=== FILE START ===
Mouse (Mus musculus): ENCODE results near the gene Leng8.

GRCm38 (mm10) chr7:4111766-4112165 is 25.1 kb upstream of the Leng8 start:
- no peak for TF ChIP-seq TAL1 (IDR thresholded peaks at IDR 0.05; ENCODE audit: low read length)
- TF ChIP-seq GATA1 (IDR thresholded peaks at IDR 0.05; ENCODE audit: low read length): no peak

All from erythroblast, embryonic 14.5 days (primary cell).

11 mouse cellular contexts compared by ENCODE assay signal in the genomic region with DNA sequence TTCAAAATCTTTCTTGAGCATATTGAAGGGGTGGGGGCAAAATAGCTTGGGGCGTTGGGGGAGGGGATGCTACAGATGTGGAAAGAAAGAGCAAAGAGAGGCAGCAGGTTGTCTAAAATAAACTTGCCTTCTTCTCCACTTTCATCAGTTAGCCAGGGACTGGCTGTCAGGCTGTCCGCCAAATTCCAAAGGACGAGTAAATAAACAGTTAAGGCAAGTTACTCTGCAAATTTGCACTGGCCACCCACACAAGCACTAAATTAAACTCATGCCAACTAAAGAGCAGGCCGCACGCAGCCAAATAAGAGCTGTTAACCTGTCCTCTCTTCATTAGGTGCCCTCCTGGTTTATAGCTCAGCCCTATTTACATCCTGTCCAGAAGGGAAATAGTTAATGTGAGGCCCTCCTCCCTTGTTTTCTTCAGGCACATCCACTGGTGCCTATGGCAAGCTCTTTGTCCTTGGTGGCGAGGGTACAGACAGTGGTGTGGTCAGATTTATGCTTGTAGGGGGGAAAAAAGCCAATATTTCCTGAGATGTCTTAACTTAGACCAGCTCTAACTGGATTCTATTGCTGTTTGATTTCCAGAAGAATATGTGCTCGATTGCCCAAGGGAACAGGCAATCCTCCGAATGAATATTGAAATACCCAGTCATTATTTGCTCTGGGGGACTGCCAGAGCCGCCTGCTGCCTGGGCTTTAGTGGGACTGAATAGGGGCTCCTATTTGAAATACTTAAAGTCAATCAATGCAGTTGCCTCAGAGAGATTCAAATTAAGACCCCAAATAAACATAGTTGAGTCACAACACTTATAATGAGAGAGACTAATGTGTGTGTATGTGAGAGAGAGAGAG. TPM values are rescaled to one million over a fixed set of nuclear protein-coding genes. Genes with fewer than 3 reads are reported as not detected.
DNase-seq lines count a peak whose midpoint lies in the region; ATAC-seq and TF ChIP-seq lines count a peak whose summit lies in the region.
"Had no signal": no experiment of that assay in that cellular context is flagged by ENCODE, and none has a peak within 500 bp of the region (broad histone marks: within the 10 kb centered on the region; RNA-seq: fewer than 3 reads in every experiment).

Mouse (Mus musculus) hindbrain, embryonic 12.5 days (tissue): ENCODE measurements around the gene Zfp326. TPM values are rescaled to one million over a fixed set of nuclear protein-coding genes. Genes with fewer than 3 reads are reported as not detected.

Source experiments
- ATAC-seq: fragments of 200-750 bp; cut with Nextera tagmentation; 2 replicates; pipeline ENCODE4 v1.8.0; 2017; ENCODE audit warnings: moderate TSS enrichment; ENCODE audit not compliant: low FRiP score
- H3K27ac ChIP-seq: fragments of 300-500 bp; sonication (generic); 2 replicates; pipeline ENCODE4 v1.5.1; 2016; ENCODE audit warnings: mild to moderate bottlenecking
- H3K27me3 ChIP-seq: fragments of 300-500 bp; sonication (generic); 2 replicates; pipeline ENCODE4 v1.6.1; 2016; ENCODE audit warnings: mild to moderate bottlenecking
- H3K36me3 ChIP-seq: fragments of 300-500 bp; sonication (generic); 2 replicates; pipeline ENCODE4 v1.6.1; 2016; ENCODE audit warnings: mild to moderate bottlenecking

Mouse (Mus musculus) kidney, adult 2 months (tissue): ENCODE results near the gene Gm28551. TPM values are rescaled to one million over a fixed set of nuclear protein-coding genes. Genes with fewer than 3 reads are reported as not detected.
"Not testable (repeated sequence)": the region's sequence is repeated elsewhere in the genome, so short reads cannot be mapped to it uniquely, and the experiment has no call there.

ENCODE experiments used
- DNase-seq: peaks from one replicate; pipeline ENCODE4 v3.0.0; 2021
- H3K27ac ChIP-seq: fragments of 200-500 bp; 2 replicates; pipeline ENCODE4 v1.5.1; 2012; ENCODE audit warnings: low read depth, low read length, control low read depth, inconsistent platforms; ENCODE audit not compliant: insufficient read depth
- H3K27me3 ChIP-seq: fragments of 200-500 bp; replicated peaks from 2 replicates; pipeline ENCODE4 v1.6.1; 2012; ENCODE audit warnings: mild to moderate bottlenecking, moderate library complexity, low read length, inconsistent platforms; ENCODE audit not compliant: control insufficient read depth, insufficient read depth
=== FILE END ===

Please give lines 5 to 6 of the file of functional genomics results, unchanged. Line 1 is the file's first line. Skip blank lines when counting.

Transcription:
All from erythroblast, embryonic 14.5 days (primary cell).

11 mouse cellular contexts compared by ENCODE assay signal in the genomic region with DNA sequence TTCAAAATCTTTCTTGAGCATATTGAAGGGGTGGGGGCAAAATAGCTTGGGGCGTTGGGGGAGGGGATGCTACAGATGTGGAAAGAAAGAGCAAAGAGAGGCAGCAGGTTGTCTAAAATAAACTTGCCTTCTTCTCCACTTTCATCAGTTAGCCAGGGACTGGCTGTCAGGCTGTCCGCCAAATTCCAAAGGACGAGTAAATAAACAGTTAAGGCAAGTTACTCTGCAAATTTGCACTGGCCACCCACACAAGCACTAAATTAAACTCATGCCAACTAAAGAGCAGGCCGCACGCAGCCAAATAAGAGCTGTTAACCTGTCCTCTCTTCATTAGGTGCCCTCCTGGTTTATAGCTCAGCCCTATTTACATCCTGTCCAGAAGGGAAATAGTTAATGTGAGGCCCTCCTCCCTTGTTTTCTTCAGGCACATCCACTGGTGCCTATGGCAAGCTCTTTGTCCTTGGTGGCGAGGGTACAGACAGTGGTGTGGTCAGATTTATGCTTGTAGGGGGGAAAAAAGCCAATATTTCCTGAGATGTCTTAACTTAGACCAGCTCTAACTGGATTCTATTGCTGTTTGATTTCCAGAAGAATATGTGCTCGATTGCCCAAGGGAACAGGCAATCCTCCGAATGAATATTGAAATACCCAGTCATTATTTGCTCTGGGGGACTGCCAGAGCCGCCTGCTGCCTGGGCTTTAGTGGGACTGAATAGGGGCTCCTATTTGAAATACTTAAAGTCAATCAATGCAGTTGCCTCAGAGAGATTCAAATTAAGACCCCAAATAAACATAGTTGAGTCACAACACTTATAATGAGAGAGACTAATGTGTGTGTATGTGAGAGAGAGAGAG. TPM values are rescaled to one million over a fixed set of nuclear protein-coding genes. Genes with fewer than 3 reads are reported as not detected.